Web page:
Former Bridgecorp board member Peter Steigrad has succeeded in throwing out a High Court decision blocking him and two others of the failed finance company's directors from accessing an insurance policy worth up to $20 million.
Steigrad was convicted in April of making untrue statements in Bridgecorp's offer documents and in May was ordered to complete nine months of home detention, 200 hours of community work and pay $350,000 in reparations.
Before this trial, in which he found guilty of six Securities Act charges, Steigrad and two other Bridgecorp directors went to the High Court in a dispute over access to a directors and officers insurance policy that has a limit of $20 million.
The policy, taken out with QBE Insurance, indemnifies the men against liability they might incur as a result of their actions as directors. It also provides cover for costs they might incur in defending proceedings that seeks to establish this liability.
The High Court stoush over the insurance involved the receivers of the collapsed Bridgecorp companies claiming they had a "charge" over the money payable in the policy for the amount they intended to claim from the directors in civil proceedings.
After hearing the case, the High Court's Justice Graham Lang ruled last year the charge applied to the money, which then prevented Steigrad and fellow directors Bruce Davidson and Gary Urwin from having access to the insurance money.
The receivers have since filed a civil claim against Steigrad, Davidson and Urwin for $442 million, for an alleged "breach of duty".
Steigrad then went on to appeal the insurance decision in September, which was allowed today by Justices Mark O'Regan, Terence Arnold and Rhys Harrison.
While this decision plays in the Bridgecorp director's favour, it doesn't necessarily mean the trio have access to the insurance policy.
Davidson's lawyer, Colin Carruthers QC, said this morning there was "still an issue" between the directors and QBE.
The Court of Appeal decision also dealt with an insurance issue involving former Feltex directors, Tim Saunders, Sam Magill, John Feeney, Peter Thomas, Craig Horrocks and Peter Hunter.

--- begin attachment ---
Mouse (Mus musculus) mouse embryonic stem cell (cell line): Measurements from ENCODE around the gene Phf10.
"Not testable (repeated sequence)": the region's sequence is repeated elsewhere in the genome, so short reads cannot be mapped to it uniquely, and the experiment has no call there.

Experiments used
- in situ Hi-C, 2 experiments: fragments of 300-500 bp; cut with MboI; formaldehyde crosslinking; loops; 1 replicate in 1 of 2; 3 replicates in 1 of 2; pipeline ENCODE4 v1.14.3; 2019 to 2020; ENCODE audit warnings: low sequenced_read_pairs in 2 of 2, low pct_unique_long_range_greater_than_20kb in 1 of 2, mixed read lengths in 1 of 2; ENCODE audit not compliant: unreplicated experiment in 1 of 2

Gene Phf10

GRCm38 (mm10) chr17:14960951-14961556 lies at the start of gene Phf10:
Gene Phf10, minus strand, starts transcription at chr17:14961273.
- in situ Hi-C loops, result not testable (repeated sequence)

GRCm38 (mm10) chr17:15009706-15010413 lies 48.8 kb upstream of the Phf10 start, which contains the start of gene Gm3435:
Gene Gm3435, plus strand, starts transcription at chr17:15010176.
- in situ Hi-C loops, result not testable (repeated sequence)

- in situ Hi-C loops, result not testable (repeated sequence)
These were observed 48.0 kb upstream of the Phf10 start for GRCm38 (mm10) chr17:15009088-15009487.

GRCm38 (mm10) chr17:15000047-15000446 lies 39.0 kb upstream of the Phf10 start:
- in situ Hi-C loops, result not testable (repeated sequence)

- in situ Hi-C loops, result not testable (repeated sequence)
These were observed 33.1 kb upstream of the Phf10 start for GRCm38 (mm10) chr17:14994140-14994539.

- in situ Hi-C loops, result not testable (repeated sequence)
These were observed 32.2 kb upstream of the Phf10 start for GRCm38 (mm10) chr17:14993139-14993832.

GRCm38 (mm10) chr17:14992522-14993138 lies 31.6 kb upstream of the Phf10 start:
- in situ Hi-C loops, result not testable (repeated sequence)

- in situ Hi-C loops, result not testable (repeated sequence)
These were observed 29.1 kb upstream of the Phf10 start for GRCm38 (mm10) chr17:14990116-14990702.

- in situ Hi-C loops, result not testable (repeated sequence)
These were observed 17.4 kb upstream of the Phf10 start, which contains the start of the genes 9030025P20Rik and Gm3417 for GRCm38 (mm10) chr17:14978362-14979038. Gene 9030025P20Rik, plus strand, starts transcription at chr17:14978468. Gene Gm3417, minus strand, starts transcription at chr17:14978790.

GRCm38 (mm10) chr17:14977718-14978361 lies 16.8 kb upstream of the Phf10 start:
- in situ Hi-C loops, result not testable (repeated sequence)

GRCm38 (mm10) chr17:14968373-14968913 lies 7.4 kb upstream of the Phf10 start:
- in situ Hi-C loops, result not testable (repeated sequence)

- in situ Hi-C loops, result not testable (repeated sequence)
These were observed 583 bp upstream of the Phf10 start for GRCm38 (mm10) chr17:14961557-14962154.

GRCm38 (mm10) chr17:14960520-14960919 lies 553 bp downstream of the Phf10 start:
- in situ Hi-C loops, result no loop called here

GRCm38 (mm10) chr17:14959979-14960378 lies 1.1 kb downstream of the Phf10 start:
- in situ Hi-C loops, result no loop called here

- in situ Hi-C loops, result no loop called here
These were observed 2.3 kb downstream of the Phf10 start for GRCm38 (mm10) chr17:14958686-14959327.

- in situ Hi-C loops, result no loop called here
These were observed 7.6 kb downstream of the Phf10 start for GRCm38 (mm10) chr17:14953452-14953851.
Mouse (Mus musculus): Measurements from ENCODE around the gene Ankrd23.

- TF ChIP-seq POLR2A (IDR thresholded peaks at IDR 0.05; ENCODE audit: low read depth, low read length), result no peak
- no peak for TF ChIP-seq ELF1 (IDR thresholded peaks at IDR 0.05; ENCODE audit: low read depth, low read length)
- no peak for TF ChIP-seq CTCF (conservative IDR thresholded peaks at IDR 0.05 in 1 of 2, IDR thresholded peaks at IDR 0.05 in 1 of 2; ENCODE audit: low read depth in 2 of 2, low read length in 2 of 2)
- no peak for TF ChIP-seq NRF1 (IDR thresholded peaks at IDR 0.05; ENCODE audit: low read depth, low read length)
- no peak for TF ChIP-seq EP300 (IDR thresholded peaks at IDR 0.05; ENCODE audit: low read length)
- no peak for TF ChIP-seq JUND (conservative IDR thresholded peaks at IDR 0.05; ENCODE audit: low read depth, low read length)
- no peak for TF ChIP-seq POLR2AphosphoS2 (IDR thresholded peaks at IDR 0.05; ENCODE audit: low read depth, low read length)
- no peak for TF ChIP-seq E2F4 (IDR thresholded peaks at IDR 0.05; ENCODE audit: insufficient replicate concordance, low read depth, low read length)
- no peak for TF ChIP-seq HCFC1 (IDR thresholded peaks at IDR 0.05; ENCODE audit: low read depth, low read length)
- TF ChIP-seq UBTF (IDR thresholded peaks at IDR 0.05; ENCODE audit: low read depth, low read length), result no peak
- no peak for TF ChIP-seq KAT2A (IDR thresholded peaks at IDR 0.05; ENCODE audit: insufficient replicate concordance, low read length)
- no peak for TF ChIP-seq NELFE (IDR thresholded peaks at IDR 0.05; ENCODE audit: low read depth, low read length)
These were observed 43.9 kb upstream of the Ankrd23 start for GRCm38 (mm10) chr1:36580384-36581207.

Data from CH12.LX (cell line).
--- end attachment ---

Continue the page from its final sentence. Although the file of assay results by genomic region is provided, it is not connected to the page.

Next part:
Carpet-maker Feltex floated in 2004 and raised about $250 million in public share subscriptions. The firm then collapsed in 2006 and a group of 3100 shareholders are trying to claim $150 million in damages from the firm's former directors.
The investor group is represented by Feltex shareholder Eric Houghton and alleges a prospectus issued by the carpet company included untrue statements.
Following Justice Lang's decision in the Bridgecorp case, Houghton issued Feltex's insurer, Chartis Insurance, a notice of charge over the proceeds of a prospectus liability policy which the company had taken out.
Chartis and the Feltex directors then went to the courts, wanting a declaration that the charge did not prevent the insurer from paying the directors' defence costs under the policy.
Houghton claimed the charge prevented the directors from accessing the insurance money from the policy to meet the defence costs of the shareholders' proceedings.
This case was heard at the same time as the Steigrad appeal.
Justices Mark O'Regan, Terence Arnold and Rhys Harrison said today that Houghton was not entitled to the charge over the insurance money.